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  • We are committed to improving outcomes for native animals
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Donations to WIRES are used to:

  • Improve our capability to rescue and care for more animals
  • Operate our Wildlife Rescue Office 365 days a year
  • Subsidise food costs for wildlife in care
  • Provide community wildlife information and education
  • Provide wildlife training courses for volunteers and the community
  • Support our volunteers
  • Grow our service so that we can help wildlife for generations to come

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Did you know that WIRES...

  • Receives tens of thousands of calls each year to help sick, injured and orphaned native animals.
  • Trains hundreds of people in wildlife rescue and care every year and has 2500 volunteers
  • Has been serving wildlife and the community for almost 30 years
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Extreme heat causes mass deaths of keystone species 

On January 7, 2018 an extreme heatwave struck south eastern Australia. The wildlife of Sydney and surrounding areas and in particular areas of western Sydney experienced temperatures in excess of 45 degrees celsius. At temperatures above 42-43 degrees combined with high humidity flying-fox colonies are very vulnerable to heat stress.

As the temperatures reach these levels the bats start to move down the trees as they begin to have difficulty regulating their body temperature. The young pups will succumb first and begin falling from the trees to the ground where they will quickly de-hydrate and die. 

On January 7th this is what began to happen in the early afternoon. Local WIRES volunteers were monitoring several colonies across the Sydney basin and in the early afternoon arrived at some of the camps to see the young pups dropping to the ground in the hundreds. This occurred at colonies in Campbelltown, Parramatta Park, Yarramundi, South Creek and Emu Plains.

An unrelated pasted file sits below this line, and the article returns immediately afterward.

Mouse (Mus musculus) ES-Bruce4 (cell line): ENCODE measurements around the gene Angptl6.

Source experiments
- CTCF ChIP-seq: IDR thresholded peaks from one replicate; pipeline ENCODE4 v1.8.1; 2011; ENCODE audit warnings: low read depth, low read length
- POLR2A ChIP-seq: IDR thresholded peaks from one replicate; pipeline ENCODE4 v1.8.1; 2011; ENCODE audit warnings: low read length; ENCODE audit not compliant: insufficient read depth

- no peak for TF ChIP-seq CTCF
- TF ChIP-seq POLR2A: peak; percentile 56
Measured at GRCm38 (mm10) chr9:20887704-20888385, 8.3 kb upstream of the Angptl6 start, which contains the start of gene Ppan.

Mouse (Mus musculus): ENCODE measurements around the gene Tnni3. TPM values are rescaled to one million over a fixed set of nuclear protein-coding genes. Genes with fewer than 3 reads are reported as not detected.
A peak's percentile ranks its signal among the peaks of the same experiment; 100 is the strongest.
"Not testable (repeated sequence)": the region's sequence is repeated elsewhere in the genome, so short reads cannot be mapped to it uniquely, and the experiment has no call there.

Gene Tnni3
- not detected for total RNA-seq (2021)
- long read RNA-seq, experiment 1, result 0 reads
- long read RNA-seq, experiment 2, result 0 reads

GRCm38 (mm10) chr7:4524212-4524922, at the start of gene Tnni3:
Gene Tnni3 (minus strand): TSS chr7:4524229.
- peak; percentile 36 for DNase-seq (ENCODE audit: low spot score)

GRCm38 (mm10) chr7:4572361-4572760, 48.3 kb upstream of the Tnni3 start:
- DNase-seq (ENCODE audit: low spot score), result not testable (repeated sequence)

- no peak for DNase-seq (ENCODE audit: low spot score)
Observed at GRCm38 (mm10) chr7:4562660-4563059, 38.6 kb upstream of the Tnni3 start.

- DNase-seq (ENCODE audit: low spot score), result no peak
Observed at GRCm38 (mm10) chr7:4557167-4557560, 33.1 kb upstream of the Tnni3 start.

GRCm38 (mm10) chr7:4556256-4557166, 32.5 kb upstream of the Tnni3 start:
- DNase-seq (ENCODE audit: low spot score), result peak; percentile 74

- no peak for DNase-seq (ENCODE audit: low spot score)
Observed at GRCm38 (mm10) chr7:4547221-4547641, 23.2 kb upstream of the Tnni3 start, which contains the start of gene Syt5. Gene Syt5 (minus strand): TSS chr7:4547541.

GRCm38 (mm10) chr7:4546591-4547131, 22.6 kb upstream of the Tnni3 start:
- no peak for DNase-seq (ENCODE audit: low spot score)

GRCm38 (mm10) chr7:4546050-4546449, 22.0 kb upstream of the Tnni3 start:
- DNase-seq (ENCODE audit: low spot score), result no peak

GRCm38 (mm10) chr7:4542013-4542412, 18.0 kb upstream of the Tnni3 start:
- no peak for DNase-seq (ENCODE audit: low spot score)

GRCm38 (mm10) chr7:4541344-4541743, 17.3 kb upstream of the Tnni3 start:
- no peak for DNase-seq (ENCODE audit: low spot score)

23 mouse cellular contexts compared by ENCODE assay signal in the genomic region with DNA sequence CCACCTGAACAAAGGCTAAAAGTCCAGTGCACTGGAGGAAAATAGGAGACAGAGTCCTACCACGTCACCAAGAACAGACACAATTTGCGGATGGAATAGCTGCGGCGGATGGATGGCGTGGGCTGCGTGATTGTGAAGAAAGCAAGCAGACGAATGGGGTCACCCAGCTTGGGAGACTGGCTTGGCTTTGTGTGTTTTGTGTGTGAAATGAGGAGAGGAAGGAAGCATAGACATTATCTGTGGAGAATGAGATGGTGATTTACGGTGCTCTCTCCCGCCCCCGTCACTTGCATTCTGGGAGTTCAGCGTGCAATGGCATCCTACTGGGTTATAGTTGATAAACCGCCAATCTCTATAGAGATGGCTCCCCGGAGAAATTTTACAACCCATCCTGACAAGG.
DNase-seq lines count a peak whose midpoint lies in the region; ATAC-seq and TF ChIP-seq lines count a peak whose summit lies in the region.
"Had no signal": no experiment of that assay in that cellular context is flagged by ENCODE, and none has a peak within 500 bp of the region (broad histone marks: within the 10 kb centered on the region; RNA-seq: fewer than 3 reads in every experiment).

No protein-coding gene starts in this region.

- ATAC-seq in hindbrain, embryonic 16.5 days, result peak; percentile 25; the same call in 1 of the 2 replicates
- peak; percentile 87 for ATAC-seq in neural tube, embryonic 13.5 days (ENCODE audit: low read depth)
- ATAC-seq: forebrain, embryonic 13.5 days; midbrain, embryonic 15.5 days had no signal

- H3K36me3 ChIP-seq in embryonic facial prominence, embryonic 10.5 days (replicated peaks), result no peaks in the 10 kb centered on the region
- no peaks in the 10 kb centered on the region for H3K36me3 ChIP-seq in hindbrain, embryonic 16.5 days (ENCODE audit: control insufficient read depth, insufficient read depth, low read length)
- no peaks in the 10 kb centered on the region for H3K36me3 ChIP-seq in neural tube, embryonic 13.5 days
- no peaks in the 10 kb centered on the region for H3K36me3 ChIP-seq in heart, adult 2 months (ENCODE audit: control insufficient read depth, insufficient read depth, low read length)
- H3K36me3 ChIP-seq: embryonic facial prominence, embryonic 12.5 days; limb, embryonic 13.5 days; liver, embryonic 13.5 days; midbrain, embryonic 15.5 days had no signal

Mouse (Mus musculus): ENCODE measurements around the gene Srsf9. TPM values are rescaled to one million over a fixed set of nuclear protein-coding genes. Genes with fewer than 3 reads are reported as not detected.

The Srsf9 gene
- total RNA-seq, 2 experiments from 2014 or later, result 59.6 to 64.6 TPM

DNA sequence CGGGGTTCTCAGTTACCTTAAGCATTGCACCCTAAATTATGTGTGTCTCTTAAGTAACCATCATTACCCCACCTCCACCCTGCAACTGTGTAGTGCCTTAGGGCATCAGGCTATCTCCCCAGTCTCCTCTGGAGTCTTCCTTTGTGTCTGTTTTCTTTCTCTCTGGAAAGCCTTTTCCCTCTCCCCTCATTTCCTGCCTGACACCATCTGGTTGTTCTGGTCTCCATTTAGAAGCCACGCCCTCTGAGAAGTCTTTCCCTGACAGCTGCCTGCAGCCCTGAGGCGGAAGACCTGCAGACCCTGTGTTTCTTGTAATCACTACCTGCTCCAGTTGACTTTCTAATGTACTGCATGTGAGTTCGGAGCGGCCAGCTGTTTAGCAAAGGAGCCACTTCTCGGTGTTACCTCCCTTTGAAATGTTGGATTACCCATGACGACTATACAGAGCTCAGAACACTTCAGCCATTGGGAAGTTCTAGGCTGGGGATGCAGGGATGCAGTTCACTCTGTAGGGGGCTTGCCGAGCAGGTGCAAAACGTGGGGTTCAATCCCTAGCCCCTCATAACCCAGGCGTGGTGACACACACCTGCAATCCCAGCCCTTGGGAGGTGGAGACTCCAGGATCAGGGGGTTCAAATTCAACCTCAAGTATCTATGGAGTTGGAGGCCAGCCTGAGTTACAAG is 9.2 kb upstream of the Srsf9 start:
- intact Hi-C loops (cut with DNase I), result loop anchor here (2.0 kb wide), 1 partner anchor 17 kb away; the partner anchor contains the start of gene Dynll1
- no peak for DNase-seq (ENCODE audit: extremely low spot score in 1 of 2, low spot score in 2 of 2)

Teams were mobilised at both sites and all our vaccinated rescuers who were available began to triage those who had a chance at survival. More than 40 young flying-fox pups were taken into critical care from the two camps and heartbreakingly some of those lives have also been lost despite the best care possible. Little 'Yoghurt' above is one fo the lucky ones who is currently in care and at this stage doing OK. 

On the day many hundreds of young pups were able to be re-hydrated and reunited with parents and credit goes to our amazing volunteers who worked outside in the 45 degree heat to do what they could to help ensure more lives were not lost.

Meanwhile our volunteers continue to monitor the colonies and even on Wednesday - 3 days later more bodies were still being recovered as even more weakened animals succumb to ongoing stress. We estimate the number of bats lost in these five colonies alone to be approaching 1000, with hundreds more bodies still in the trees too high to be recovered.

Many other species were also being helped by WIRES over the weekend, possums with burnt feet and many heat stressed birds including one Gang Gang cockatoo.

Everyday heroes come in many forms. Some people look out for our wildlife and call WIRES when they find an animal in need of help. Others are able to volunteer their time to become carers for orphaned, injured and displaced animals.

But some of our greatest heroes are our Virtual Carers and donors that provide ongoing financial support. 

Please give what you can to our current appeal, as we experience what is already shaping up to be one of the hottest summers on record.


On January 7, 2018 an extreme heatwave struck south eastern Australia. The wildlife of Sydney and surrounding areas and in particular areas of western Sydney experienced temperatures in excess of 45 degrees celsius. At temperatures above 42-43 degrees combined with high humidity flying-fox colonies are very vulnerable to heat stress.

We have over 50 young pups in care and we estimate in excess of 1000 lives were lost across 5 colonies in the Sydney basin.

Please help if you can as each of these events stretches our resources.